Front-runner John McCain built his lead over rivals in the race for the Republican presidential nomination Tuesday, winning key primaries in all regions of the country.
NPR is projecting that the senator from Arizona won the delegate-rich state of California, the biggest prize of Super Tuesday. Indeed, McCain won many of the biggest GOP contests of the day, including New York, Illinois, and Arizona — all states populated largely by moderate Republicans and independents. McCain also won Oklahoma and Missouri.
"We've won some of the biggest states in the country," McCain told cheering supporters at a rally in Phoenix. An underdog for months, he proclaimed himself the front-runner at last, and added. "I don't really mind it one bit."
McCain's main rival, former Massachusetts Gov. Mitt Romney, trailed by a wide margin, winning fewer states and fewer delegates. Romney carried Massachusetts. He also won Utah, home to a large population of fellow Mormons. And he won North Dakota, Minnesota, Colorado and Montana. Speaking to supporters in Boston, Romney struck a defiant tone. "We're going to go all the way to the convention. We're going to win this thing," he said.
Former Arkansas Gov. Mike Huckabee, meanwhile, proved he remains a factor in the race, with victories in four Southern states — Alabama, Georgia, Arkansas and Tennessee.
McCain appears to have gained a larger than expected share of the evangelical vote. Exit polls show that white, evangelical Christians split evenly across the three leading Republican candidates.
McCain was also getting strong support from moderates and people valuing experience and leadership, while Romney won the backing of the GOP's most conservative voters and people wanting a strong stance against illegal immigrants.
The projected victories came hours after Republican candidates made their final pleas for support during primaries and caucuses being held in 21 states. The Republican race had something the Democratic contest did not: a clear front-runner and the possibility of closure once the final votes are tallied.
McCain was the GOP candidate with the most momentum going into Super Tuesday, propelled by two straight wins in South Carolina and Florida as well as a string of major endorsements. He owes his victory in states such as New Jersey and Connecticut, in part, to the endorsement of Rudolph Giuliani, the former New York mayor. Giuliani dropped out of the race after seven consecutive losses, meaning McCain no longer had to fight with him over the same pool of voters. Both Giuliani and McCain attract moderate Republicans and independents. Without Giuliani in the race, many could turn to McCain.
McCain's biggest challenge: winning over conservative voters. Many are suspicious of the Arizona Republican, since he has backed a path to citizenship for illegal immigrants and pushed for campaign finance reform. Talk-show host Rush Limbaugh warned that McCain would destroy the Republican Party if he got the nomination. Author and right-wing pundit Ann Coulter said she would campaign for Democrat Hillary Clinton if McCain won the party nod.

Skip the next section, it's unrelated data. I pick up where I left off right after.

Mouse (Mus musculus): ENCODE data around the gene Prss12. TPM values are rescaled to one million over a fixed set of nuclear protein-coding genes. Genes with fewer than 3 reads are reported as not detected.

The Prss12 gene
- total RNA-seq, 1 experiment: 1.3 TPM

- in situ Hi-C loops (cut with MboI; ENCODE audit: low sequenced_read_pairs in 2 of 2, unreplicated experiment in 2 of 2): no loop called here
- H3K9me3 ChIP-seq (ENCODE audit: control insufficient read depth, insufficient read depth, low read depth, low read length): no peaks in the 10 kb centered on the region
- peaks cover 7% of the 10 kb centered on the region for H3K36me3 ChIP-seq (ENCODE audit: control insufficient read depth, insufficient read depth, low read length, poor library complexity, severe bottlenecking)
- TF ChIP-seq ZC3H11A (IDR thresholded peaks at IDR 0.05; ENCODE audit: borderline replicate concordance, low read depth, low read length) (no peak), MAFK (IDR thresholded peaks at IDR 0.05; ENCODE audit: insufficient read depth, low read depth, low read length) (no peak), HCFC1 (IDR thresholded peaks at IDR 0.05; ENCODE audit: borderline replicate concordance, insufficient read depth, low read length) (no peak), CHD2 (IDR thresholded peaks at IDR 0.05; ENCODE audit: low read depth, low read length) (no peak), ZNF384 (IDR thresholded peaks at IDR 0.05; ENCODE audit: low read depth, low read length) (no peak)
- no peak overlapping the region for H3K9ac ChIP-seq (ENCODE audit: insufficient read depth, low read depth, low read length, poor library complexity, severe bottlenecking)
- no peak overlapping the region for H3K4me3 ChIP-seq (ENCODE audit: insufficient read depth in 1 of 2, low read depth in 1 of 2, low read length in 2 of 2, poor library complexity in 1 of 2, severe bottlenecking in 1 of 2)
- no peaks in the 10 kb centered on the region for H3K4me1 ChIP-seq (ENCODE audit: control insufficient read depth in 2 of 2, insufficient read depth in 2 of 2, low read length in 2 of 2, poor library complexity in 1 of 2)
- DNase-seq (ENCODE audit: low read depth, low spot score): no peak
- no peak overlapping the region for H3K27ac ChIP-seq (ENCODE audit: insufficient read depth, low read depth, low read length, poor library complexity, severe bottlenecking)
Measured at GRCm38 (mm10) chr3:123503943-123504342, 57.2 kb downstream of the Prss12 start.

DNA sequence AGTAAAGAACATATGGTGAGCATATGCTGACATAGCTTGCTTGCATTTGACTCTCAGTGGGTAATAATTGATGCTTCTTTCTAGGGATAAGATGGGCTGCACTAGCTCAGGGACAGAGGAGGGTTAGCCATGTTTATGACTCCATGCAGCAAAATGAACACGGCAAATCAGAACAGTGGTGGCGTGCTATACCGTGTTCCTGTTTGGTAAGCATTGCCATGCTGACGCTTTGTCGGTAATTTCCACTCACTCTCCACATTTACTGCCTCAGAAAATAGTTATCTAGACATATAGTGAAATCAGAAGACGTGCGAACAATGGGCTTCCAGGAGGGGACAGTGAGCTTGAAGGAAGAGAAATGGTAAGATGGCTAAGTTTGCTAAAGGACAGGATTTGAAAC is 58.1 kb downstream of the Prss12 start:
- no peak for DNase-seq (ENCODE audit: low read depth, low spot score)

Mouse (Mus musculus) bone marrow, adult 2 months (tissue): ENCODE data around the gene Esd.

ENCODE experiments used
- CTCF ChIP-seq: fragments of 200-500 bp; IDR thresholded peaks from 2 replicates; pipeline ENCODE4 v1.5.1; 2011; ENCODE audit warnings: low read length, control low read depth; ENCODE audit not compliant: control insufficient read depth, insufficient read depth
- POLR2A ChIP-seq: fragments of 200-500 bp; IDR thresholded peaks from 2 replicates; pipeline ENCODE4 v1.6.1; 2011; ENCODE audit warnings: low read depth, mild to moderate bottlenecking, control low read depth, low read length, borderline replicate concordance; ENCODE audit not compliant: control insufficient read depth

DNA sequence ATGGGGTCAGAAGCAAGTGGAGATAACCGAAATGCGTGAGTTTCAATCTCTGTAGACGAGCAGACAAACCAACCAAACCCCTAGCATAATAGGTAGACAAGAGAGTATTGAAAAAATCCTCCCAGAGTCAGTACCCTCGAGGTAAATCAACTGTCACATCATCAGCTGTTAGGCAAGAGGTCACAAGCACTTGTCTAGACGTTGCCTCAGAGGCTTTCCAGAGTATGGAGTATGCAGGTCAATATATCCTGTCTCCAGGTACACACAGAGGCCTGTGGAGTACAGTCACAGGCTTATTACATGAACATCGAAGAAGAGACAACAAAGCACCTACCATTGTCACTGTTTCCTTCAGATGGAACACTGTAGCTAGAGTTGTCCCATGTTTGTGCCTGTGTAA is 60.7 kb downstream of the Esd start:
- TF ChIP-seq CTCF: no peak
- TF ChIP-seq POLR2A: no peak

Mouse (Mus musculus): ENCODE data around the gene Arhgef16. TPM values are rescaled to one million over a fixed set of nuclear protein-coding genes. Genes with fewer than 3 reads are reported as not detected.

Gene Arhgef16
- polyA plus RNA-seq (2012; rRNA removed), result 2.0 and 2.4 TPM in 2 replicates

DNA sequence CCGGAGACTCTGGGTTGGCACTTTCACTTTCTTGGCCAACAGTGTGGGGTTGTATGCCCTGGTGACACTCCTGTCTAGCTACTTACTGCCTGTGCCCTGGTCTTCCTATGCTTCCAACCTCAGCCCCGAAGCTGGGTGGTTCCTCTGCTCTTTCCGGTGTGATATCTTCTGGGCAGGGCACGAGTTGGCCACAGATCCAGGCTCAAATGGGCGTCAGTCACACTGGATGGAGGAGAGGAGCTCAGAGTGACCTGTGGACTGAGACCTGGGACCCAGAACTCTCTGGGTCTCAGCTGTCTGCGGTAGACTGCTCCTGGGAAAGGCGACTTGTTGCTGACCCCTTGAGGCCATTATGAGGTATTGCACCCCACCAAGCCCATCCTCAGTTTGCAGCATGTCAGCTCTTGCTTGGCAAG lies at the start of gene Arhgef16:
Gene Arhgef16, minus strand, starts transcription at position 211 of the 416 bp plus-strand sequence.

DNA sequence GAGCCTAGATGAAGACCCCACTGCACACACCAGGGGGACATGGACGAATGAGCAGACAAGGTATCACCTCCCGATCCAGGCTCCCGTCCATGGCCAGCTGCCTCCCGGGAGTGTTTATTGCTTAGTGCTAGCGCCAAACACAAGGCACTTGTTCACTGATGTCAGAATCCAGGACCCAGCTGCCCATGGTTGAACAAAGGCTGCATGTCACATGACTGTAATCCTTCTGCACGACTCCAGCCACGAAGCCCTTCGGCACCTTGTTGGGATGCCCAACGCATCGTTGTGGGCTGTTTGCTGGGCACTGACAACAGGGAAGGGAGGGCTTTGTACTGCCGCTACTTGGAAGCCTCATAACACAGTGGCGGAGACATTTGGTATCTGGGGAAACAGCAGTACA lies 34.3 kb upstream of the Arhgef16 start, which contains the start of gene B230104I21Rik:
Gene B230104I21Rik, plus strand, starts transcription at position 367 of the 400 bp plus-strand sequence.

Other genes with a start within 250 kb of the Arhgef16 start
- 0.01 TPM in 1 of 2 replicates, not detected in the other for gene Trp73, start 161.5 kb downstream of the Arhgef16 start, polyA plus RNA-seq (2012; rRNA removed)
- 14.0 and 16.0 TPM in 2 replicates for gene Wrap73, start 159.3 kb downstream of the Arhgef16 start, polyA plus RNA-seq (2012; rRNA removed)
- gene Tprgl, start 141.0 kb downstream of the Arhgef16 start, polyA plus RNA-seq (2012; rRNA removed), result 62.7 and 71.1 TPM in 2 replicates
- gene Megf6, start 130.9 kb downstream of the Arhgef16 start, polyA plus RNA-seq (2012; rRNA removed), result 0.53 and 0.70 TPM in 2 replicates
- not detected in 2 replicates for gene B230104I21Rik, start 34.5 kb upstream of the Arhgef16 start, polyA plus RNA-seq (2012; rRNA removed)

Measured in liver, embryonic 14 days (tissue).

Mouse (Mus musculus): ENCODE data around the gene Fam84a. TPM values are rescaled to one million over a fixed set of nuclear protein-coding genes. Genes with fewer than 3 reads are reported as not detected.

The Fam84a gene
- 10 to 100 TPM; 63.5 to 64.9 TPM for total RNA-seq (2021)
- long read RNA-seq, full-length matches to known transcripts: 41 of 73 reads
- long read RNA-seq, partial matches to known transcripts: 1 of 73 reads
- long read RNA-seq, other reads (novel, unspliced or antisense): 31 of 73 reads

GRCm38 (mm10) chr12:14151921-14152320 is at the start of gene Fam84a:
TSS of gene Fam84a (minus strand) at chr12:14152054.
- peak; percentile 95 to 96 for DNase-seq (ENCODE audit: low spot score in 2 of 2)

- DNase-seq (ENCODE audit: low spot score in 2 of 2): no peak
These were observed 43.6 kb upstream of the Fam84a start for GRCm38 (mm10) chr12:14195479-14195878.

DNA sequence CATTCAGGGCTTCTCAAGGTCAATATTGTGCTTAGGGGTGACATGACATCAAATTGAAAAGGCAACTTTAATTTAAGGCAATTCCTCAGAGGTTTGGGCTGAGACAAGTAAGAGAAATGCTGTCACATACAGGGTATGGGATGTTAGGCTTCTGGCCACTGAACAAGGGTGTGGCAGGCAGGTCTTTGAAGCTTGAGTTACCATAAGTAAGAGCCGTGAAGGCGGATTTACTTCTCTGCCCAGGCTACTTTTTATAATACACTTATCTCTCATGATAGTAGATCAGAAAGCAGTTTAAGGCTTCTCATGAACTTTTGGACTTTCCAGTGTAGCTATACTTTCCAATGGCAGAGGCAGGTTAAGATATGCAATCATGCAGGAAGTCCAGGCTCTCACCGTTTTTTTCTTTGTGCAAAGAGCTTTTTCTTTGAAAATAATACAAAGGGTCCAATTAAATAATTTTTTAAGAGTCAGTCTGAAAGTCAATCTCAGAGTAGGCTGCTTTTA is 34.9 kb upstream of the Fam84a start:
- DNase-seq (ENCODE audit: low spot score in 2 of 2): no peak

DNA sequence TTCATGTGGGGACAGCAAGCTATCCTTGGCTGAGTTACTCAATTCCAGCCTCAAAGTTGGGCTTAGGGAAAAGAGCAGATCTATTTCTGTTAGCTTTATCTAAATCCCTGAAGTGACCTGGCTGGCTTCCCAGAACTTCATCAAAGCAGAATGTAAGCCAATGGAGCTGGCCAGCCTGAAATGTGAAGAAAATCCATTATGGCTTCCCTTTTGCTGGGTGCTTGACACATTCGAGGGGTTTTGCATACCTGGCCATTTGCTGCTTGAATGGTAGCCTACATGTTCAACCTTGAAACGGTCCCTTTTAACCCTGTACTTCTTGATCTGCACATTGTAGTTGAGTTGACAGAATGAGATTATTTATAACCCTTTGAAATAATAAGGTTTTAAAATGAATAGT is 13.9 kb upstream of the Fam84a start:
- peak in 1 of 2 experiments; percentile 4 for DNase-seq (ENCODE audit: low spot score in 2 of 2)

Romney has tried to capitalize on that skepticism about McCain, saying in a series of coast-to-coast stops that Republicans were telling him that McCain isn't conservative enough to represent the party of Ronald Reagan.
"Across the country, conservatives have come together and they say, you know what? We don't want Sen. McCain; we want a conservative," Romney said Monday at a campaign stop in Nashville.
Recently, McCain has tacked right on some issues dear to conservative voters. He wants to extend President Bush's tax cuts and now says he will work to secure U.S. borders before crafting a path to citizenship for illegal immigrants. He says he's listening to a public that spoke loudly during last year's passionate debate over immigration.
To further assuage conservatives, McCain has rolled out endorsements from leading conservatives and aired a new television ad that evokes Ronald Reagan.
"As president of the United States, I will preserve my proud conservative Republican credentials, but I will reach across the aisle and work together for the good of this country," McCain said at a rally in Boston on Monday.
McCain has cast Romney as a flip-flopper on key issues. McCain, a Vietnam veteran and longtime member of the Senate Armed Services Committee, contends that his rival lacks the foreign policy and military affairs experience needed as the country confronts the threat of terrorism.
Romney counters by saying McCain lacks expertise on a top concern of voters: the economy.
Romney had banked on a strong showing in delegate-rich California, citing polls showing him leading McCain in that state. But McCain had earned a series of high-profile endorsements, including one last week from Republican Gov. Arnold Schwarzenegger.
Speaking to cheering supporters in Little Rock, Ark., Huckabee said Tuesday that he's not about to drop out of the race, even though he is trailing McCain by a wide margin in the delegate race.
"The one way you can't win a race is to quit it, and until somebody beats me, I'm going to answer the bell for every round of this fight," he said.
The one-time Baptist preacher has attracted large numbers of the party's most conservative voters — the same right-flank voters Romney has spent more than a year courting. By doing so, he has helped boost McCain's fortunes.
Also still competing is Rep. Ron Paul of Texas. Paul is an iconoclastic libertarian who left the Republican Party briefly in 1988 to become the Libertarian nominee for president. A strong anti-tax and anti-federal government crusader, he is the only Republican in the field who voted against the decision to go to war in Iraq.